The move comes in response to reports in the Guardian, which used undercover footage, photographic evidence and information from whistleblowers to highlight alleged flouting of rules to prevent chicken being contaminated with the deadly campylobacter bug.
The reports focus on factories belonging to the 2 Sisters Food Group and Faccenda Foods, both of which have refuted the allegations.
The report highlighted specific incidents identified in the last month, including a factory floor flooded with chickens’ guts in which the bacteria can flourish and carcasses coming into contact with workers’ boots then returned to the production line.
The Food Standards Agency initially said, following an investigation, it was ‘satisfied appropriate action was taken at the time’.
Commenting on one plant, where it said a problem was caused by a mechanical fault, it said a recent audit showed it was ‘fully compliant with the regulations’.
A spokeswoman for Mr Hunt said an FSA review of the evidence found ‘no risk to public health’.
“We want the public to feel reassured that the food they buy is safe,” she said.
“In addition, the FSA has agreed, at the request of the secretary of state for health, to conduct a full safety audit. They will start in the next 24 hours and report back shortly.”
Facilities belonging to 2 Sisters Food Group at Llangefni, Anglesey, and in Scunthorpe, Lincolnshire, will be checked, according to the BBC.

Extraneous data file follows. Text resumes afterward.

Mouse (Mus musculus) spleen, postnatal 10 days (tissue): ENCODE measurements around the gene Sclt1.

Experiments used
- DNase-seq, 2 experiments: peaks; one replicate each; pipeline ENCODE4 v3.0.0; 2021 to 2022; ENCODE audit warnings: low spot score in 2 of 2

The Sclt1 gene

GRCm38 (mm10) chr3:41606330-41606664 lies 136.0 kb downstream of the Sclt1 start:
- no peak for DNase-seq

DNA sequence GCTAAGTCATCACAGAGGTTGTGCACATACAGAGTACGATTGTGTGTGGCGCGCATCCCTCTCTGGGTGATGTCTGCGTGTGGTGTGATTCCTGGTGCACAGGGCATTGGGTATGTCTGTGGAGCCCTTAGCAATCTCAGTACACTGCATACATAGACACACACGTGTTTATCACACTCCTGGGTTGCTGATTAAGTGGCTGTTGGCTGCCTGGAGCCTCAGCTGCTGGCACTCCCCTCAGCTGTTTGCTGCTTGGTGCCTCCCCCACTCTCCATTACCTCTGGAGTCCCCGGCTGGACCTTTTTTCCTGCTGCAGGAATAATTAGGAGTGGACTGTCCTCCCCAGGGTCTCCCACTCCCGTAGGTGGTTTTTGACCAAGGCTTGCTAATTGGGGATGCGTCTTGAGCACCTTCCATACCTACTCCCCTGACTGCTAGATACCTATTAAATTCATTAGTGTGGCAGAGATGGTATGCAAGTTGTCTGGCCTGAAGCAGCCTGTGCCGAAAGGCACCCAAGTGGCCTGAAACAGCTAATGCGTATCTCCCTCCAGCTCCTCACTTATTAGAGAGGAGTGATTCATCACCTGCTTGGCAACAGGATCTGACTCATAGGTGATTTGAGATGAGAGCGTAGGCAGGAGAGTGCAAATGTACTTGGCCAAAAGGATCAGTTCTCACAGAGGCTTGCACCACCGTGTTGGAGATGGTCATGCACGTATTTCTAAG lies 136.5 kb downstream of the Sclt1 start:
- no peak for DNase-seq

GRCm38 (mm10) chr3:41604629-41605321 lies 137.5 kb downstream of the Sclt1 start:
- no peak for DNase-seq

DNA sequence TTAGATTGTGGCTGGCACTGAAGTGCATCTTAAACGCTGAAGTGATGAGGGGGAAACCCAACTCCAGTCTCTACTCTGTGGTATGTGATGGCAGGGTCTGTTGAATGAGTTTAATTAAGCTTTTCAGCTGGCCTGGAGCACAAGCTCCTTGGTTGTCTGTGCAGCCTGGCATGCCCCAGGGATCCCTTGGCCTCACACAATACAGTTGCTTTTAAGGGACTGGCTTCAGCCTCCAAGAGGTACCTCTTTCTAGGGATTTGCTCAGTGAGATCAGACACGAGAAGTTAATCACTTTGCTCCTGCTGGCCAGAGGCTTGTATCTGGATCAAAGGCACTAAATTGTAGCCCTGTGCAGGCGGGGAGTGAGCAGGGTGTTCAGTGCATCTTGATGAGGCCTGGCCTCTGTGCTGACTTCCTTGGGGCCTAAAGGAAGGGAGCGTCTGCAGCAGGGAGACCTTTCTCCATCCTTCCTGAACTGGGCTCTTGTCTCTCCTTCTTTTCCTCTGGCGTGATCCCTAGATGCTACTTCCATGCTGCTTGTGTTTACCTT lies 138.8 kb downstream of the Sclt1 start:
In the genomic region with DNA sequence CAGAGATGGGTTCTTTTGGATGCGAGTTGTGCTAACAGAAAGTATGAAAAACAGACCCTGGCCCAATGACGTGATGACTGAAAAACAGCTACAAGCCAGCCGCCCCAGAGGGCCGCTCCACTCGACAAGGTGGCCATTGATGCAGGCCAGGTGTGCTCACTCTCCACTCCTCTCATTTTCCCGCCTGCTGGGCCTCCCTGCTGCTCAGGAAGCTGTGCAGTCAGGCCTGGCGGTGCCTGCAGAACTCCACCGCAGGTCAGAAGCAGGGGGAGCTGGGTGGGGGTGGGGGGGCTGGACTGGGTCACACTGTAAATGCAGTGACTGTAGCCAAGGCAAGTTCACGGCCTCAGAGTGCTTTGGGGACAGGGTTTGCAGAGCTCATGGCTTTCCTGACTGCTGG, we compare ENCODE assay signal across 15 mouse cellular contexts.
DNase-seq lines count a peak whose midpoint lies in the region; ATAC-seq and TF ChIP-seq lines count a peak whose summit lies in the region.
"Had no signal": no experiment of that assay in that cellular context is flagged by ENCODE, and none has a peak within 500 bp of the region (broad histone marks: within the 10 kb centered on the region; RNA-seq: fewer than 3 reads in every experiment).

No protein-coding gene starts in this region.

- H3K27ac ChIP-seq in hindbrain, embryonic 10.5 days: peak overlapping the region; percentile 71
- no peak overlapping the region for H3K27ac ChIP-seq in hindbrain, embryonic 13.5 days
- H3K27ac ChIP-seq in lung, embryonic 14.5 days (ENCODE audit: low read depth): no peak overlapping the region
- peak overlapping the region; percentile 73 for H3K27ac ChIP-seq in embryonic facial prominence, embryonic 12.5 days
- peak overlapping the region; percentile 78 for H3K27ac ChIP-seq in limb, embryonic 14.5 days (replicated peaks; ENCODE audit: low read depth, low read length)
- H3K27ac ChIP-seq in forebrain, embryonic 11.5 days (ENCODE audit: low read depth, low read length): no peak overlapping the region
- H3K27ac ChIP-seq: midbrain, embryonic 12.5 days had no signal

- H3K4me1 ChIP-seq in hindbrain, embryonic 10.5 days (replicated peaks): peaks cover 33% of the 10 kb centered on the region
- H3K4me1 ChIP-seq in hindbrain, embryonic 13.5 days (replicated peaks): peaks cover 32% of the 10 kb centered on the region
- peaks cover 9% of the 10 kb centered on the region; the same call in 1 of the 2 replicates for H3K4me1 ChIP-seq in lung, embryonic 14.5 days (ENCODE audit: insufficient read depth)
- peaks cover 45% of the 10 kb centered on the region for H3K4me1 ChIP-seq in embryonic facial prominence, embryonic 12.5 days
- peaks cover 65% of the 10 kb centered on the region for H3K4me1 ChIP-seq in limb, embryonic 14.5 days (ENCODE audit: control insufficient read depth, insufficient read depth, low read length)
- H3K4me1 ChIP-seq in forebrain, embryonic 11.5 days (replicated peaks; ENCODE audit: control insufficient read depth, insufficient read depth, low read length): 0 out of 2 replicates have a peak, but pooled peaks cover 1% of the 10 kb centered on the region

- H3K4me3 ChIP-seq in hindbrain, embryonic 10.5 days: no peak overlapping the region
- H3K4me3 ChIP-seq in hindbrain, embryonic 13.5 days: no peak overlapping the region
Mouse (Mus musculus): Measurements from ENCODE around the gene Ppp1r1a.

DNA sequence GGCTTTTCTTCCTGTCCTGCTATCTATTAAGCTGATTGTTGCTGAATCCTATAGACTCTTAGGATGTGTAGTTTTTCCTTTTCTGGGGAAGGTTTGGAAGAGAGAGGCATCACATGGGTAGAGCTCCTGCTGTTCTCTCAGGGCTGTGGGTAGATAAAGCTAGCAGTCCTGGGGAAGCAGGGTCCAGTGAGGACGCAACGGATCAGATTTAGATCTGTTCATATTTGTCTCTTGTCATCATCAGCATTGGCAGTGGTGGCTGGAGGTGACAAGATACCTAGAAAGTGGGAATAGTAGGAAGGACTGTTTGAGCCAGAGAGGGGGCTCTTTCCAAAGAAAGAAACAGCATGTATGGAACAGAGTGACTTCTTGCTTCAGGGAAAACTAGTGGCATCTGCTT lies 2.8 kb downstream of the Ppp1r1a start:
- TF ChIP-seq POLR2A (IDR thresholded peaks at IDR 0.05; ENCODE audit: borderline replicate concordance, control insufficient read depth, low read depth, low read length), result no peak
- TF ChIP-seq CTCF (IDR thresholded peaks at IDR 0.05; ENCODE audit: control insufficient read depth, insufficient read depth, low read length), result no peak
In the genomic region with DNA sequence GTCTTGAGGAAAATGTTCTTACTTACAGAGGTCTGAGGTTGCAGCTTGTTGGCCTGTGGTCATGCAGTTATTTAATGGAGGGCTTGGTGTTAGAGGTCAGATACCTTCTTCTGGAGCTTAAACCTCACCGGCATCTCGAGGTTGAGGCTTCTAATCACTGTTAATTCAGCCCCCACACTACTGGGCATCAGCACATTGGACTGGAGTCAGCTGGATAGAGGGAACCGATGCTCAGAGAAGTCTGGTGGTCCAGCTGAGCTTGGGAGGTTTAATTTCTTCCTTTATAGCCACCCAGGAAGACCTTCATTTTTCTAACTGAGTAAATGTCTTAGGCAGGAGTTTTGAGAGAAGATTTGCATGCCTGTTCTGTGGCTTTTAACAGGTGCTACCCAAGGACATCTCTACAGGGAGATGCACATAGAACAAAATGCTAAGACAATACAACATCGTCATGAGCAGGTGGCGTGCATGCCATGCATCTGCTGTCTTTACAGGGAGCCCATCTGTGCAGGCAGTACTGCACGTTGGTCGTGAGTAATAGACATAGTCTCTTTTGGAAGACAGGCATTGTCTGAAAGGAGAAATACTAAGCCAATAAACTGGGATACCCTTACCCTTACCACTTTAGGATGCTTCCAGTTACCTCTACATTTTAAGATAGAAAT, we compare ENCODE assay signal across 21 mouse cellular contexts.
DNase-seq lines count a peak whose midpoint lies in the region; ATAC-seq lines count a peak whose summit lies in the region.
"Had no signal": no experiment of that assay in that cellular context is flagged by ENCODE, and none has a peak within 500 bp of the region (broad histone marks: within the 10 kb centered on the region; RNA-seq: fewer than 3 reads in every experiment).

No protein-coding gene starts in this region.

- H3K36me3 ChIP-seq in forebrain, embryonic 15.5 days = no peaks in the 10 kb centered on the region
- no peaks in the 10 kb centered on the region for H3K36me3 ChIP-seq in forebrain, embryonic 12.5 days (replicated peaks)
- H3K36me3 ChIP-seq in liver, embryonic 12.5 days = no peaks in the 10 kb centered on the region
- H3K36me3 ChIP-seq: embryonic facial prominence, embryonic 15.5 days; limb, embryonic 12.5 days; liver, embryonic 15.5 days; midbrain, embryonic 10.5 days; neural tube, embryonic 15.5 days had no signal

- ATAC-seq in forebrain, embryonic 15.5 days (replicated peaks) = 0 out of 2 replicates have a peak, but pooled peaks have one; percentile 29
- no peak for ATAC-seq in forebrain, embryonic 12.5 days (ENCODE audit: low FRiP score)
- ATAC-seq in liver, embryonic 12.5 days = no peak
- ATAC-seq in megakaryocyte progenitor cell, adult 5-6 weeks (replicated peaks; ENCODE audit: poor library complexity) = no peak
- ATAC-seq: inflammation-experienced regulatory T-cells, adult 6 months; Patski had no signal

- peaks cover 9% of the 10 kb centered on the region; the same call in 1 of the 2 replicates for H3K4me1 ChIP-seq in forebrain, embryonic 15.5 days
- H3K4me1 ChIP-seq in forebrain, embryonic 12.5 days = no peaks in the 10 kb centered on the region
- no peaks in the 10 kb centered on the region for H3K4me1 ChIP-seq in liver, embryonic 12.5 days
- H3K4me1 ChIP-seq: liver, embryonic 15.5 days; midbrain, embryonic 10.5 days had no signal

The FSA confirmed it would send auditors in almost immediately and that they would be reviewing CCTV of activity on the factory floors.
“We don’t think there was a risk to public health from the evidence we’ve seen, but we want to do a full safety audit,” the agency said.
Three of the UK supermarkets - Tesco, Sainsbury’s and Marks and Spencer - have launched investigations into their chicken supplies following the reports, according to the Guardian.
Shadow Farming Minister Huw Irranca-Davies said: “These are serious accusations of malpractice in the poultry slaughter and processing sector.
“If it is found that consumers have been put at risk we would expect swift and strong action to be taken to restore public confidence, including action against individuals and companies if appropriate.”
He has written to FSA chief executive Catherine Brown, expressing concern that the agency’s initial inquiries had not been through enough and seeking assurance that it would conduct a fuller investigation and publish the results.
The FSA has also come under fire for not yet naming and shaming companies that fell short of standards required to prevent campylobacter contamination.